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Tsvetana Paraskova

Tsvetana Paraskova

Tsvetana is a writer for the U.S.-based Divergente LLC consulting firm with over a decade of experience writing for news outlets such as iNVEZZ and…

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Oil Prices Fall To 3-Week Lows On Flurry Of Bearish News

Oil prices continued to fall on Tuesday morning, following a sell-off on Monday triggered by a stronger U.S. dollar, concerns over growing supply from non-OPEC producers, and signs of potential slower oil demand growth in China.

(Click to enlarge)

At 09:18 am CST on Tuesday, WTI was down 0.88 percent at US$47.17. For more crude oil prices, please head over to our Oil Price Charts page. 

On Monday, oil prices dropped by 2.5 percent to their lowest close in three weeks, with WTI Crude settling at US$47.59, the lowest level since July 24.  

At 10.71 million bpd, China’s crude refineries saw in July their lowest daily throughput rate since September last year amid oversupply of fuels on the domestic market.

Now, the lowest refinery runs in 10 months, at a peak demand season, is creating some concern about Chinese oil demand growth.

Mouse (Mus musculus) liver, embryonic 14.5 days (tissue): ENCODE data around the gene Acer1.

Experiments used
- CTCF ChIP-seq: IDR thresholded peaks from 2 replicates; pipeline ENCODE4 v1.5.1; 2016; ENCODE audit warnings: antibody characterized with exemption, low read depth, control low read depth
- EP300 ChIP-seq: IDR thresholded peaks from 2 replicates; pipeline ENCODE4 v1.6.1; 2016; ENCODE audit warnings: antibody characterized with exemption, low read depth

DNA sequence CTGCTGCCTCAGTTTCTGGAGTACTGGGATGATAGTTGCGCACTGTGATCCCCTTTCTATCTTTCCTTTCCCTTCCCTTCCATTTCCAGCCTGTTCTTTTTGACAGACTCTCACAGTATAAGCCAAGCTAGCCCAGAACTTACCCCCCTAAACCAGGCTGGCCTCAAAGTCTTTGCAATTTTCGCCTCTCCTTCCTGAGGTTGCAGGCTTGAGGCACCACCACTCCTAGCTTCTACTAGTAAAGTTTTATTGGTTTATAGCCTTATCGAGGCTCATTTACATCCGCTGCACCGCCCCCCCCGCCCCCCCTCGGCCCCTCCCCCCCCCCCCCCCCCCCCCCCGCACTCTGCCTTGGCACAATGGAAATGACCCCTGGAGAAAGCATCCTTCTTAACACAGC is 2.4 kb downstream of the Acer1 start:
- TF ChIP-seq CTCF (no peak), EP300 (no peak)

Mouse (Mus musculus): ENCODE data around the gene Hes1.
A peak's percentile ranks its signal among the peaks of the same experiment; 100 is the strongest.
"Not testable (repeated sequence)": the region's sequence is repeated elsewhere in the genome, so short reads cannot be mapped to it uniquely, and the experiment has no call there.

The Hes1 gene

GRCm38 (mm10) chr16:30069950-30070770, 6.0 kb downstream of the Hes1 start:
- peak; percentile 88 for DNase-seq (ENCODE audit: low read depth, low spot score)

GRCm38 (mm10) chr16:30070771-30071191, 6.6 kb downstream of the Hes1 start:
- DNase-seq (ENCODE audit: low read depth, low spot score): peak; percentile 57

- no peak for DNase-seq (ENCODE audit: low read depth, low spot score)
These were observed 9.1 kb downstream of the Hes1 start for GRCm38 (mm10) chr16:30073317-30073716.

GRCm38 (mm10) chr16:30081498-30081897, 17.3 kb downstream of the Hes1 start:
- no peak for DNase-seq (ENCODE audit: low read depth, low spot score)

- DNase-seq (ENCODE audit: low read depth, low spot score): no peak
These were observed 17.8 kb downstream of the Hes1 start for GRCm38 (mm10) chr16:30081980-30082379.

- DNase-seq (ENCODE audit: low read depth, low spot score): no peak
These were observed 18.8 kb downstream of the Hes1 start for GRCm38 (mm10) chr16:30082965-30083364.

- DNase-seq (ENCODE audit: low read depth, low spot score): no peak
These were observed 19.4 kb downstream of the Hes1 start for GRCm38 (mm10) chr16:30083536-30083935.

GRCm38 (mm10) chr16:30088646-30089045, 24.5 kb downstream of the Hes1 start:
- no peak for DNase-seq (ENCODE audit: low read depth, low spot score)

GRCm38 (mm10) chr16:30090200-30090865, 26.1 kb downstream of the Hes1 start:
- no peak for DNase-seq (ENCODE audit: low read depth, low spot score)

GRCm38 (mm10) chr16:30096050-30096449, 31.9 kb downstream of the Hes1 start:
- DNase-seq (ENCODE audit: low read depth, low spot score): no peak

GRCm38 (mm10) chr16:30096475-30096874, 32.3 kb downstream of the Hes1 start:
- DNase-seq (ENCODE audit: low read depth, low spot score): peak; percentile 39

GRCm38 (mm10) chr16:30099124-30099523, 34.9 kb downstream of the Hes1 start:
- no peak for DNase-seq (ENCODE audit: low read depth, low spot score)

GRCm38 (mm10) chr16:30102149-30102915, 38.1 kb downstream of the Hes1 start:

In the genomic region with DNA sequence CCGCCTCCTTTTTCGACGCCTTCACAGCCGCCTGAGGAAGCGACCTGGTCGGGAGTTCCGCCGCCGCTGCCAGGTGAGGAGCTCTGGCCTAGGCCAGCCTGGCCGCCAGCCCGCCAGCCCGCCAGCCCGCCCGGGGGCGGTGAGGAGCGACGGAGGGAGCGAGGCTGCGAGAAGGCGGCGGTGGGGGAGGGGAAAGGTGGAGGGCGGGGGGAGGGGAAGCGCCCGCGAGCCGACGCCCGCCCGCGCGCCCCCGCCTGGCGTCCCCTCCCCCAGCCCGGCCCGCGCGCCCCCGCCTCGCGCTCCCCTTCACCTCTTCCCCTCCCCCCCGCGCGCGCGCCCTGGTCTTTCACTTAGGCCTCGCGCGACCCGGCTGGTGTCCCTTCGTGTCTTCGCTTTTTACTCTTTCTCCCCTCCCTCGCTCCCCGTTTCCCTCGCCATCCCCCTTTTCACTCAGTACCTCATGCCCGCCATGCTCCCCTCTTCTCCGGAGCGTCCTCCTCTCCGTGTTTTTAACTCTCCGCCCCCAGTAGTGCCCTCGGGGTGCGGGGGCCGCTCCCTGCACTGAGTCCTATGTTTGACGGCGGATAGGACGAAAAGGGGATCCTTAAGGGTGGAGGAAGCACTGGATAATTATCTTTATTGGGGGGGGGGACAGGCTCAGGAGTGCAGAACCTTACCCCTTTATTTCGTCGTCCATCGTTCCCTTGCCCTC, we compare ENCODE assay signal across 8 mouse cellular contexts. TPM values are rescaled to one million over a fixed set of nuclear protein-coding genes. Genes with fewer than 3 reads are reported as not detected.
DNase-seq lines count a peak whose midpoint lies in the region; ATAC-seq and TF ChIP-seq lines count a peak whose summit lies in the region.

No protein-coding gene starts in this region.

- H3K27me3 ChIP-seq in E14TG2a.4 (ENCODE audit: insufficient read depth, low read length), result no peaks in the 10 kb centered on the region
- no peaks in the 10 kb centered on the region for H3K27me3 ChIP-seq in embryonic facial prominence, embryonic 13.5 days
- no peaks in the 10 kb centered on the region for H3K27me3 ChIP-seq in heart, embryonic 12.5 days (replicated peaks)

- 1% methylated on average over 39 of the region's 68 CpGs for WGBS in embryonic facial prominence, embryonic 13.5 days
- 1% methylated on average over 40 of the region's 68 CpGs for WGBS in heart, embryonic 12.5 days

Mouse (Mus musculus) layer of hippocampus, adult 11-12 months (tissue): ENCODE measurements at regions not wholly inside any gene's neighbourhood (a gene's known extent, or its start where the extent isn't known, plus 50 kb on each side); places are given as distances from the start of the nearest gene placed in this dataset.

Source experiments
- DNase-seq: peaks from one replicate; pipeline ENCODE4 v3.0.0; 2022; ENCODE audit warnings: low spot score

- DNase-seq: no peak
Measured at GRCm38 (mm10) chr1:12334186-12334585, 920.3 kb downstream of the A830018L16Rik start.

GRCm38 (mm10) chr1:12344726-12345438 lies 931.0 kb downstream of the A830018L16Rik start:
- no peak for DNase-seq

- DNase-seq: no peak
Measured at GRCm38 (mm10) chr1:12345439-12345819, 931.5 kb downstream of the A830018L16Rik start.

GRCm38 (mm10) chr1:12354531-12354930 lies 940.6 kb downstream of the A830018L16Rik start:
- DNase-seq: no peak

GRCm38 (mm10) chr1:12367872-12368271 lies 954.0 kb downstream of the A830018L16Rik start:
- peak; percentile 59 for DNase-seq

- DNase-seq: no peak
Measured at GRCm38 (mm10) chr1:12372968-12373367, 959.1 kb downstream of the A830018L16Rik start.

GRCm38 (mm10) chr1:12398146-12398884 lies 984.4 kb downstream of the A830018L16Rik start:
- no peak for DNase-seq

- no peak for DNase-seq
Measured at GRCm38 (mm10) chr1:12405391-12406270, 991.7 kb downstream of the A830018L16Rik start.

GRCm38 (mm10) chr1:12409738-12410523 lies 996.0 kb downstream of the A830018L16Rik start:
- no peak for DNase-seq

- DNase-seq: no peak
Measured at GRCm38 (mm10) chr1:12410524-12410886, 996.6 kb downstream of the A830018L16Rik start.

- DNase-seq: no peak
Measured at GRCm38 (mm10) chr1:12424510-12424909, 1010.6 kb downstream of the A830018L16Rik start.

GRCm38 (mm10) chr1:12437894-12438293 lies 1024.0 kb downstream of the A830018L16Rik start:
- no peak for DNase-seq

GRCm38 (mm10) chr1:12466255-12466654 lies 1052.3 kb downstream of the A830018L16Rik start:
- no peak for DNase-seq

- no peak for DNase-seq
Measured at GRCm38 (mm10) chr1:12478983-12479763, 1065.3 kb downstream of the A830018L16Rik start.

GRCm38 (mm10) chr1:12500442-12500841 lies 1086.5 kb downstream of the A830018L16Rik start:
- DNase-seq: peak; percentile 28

Earlier on Monday, oil prices inched up on the news that the Zueitina oil terminal in Libya had ceased loading cargos as port workers protest, demanding better working conditions. 

Also on the supply side, however, Shell’s Nigerian unit on Monday lifted  the force majeure on Bonny Light crude oil exports that had been in place since the middle of July. This added to the global oversupply concerns.

In the U.S., shale output is expected to further grow in September, by 117,000 bpd compared to August, with the Permian production jumping by 64,000 bpd and accounting for more than half of the expected increase. Related: China Prepares For A Natural Gas Import Boom

According to a Reuters poll, U.S. crude stockpiles dropped last week for the seventh week in a row, and gasoline and distillate inventories were also likely down.

API is reporting industry data later on Tuesday, with the closely-watched EIA inventory report due out on Wednesday.

Last week, the EIA reported a draw in U.S. commercial crude oil inventories of 6.5 million barrels for the week to August 4, but on a more troubling note, the EIA calculated gasoline inventories had gone up by 3.4 million barrels, with daily production averaging 10.3 million barrels, basically flat on the previous week, when refineries processed some 17.4 million barrels of crude daily.

By Tsvetana Paraskova for Oilprice.com

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